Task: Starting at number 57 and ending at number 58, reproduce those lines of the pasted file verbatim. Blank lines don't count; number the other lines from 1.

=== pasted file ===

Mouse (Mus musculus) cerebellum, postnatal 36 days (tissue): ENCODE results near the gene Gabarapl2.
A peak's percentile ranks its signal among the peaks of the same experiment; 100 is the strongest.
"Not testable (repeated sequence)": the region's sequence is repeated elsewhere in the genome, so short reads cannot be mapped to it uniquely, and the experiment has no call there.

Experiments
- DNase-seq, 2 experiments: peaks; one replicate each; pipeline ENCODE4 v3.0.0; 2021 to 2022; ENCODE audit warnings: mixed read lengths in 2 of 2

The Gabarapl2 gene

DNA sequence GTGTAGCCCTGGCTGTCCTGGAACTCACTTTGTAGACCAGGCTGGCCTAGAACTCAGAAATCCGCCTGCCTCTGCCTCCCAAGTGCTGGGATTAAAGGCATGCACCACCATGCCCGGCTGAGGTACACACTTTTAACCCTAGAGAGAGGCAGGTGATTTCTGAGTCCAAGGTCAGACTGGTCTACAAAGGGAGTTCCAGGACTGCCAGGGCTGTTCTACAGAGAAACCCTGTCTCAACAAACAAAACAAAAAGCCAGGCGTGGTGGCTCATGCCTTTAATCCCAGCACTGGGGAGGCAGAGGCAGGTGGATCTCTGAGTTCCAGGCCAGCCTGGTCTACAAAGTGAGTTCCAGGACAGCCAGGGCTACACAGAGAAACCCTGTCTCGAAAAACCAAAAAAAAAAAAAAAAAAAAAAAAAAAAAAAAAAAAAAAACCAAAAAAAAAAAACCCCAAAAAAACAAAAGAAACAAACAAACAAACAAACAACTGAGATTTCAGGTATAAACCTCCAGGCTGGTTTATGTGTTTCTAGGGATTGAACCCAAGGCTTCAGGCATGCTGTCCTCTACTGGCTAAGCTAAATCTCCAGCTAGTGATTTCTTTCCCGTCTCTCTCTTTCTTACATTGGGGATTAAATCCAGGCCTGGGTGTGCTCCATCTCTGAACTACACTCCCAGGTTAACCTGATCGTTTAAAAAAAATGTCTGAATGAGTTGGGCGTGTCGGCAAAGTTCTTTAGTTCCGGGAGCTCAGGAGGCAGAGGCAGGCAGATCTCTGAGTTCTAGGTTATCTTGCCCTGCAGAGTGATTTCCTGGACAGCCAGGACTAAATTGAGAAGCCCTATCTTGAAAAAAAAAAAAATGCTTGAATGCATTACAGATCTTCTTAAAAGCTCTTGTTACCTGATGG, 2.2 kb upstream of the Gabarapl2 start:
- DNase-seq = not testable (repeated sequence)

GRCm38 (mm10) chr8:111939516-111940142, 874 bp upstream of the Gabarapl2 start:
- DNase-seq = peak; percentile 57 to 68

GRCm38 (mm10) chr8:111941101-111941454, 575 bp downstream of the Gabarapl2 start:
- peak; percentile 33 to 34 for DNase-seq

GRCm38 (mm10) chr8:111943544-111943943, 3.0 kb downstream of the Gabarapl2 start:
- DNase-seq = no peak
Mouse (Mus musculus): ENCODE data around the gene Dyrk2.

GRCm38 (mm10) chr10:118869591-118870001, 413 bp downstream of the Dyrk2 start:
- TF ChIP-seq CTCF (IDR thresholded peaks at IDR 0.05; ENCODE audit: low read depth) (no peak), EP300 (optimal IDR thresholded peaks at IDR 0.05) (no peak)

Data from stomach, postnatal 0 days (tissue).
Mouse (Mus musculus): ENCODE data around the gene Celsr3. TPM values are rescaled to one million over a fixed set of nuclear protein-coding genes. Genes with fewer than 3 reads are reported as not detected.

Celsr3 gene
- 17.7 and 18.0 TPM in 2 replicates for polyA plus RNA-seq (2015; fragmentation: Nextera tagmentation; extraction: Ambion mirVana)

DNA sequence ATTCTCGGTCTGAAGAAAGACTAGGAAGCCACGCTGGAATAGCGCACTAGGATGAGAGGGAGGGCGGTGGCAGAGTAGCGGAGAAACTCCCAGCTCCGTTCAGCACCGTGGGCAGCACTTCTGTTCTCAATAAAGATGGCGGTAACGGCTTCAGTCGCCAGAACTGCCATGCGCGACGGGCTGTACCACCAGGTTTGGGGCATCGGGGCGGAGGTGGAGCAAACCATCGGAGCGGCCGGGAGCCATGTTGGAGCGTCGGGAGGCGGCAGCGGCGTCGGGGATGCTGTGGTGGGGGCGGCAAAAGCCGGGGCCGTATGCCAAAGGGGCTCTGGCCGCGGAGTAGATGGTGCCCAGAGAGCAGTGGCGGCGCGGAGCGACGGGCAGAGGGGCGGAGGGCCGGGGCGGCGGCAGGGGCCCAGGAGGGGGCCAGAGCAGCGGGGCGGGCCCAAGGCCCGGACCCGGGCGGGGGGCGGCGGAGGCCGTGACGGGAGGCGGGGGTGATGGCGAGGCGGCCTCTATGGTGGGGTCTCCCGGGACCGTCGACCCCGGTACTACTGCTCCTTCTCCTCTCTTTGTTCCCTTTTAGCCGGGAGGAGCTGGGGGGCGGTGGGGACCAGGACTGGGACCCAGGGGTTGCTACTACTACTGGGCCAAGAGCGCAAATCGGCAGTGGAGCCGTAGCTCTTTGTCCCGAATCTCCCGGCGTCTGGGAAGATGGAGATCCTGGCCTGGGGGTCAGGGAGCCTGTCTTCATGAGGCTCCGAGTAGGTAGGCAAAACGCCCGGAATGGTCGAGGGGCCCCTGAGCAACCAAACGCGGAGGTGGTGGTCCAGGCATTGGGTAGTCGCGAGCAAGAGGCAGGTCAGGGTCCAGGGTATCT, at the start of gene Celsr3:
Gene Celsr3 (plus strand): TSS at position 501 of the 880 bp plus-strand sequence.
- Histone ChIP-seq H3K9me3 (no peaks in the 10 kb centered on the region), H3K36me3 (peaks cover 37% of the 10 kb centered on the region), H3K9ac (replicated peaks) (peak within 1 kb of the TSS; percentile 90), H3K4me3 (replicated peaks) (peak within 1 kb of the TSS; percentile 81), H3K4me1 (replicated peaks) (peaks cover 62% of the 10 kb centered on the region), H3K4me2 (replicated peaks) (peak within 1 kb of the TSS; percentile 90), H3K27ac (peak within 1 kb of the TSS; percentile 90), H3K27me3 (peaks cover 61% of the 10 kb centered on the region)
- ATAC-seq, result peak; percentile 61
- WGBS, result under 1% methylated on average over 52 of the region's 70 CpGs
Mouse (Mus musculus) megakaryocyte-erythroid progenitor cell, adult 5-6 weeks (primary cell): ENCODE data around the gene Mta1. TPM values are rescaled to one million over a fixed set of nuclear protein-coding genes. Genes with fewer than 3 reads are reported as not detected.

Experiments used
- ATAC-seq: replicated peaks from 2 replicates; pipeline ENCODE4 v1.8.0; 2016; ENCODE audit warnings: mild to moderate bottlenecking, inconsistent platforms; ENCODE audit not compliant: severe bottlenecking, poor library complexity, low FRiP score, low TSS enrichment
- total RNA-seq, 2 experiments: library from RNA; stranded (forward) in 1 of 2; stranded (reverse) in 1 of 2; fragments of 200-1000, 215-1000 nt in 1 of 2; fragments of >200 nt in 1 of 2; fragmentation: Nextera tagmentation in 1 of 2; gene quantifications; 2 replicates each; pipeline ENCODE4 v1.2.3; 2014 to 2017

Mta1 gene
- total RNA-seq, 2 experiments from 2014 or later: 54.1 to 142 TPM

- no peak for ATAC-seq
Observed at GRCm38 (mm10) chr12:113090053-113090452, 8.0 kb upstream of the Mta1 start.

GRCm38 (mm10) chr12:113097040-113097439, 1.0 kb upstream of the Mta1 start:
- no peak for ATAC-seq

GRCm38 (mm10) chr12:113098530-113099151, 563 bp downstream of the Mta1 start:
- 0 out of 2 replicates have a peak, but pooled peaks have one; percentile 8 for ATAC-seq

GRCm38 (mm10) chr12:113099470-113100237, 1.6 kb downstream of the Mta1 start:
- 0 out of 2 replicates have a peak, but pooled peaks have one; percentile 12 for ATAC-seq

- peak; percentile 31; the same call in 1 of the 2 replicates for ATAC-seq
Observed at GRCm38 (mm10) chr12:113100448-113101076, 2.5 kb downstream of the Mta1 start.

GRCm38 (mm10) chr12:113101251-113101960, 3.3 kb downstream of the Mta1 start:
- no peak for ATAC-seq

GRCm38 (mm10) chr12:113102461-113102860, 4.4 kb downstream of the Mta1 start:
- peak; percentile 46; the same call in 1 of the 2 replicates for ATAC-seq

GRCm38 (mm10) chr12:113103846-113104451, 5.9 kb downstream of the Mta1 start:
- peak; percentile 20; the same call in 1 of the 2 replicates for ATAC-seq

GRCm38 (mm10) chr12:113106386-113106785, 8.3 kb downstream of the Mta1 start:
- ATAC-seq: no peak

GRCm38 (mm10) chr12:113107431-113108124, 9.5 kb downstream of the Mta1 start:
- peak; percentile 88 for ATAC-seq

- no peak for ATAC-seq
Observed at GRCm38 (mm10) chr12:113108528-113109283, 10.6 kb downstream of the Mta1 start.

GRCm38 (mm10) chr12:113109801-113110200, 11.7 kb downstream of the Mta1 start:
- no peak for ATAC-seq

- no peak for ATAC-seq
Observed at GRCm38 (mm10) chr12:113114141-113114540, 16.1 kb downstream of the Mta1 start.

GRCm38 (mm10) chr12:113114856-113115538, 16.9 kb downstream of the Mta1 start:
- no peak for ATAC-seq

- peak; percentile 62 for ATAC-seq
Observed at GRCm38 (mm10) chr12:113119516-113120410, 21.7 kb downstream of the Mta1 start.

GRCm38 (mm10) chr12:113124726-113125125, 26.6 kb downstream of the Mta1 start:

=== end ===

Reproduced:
- no peak for ATAC-seq
Observed at GRCm38 (mm10) chr12:113114141-113114540, 16.1 kb downstream of the Mta1 start.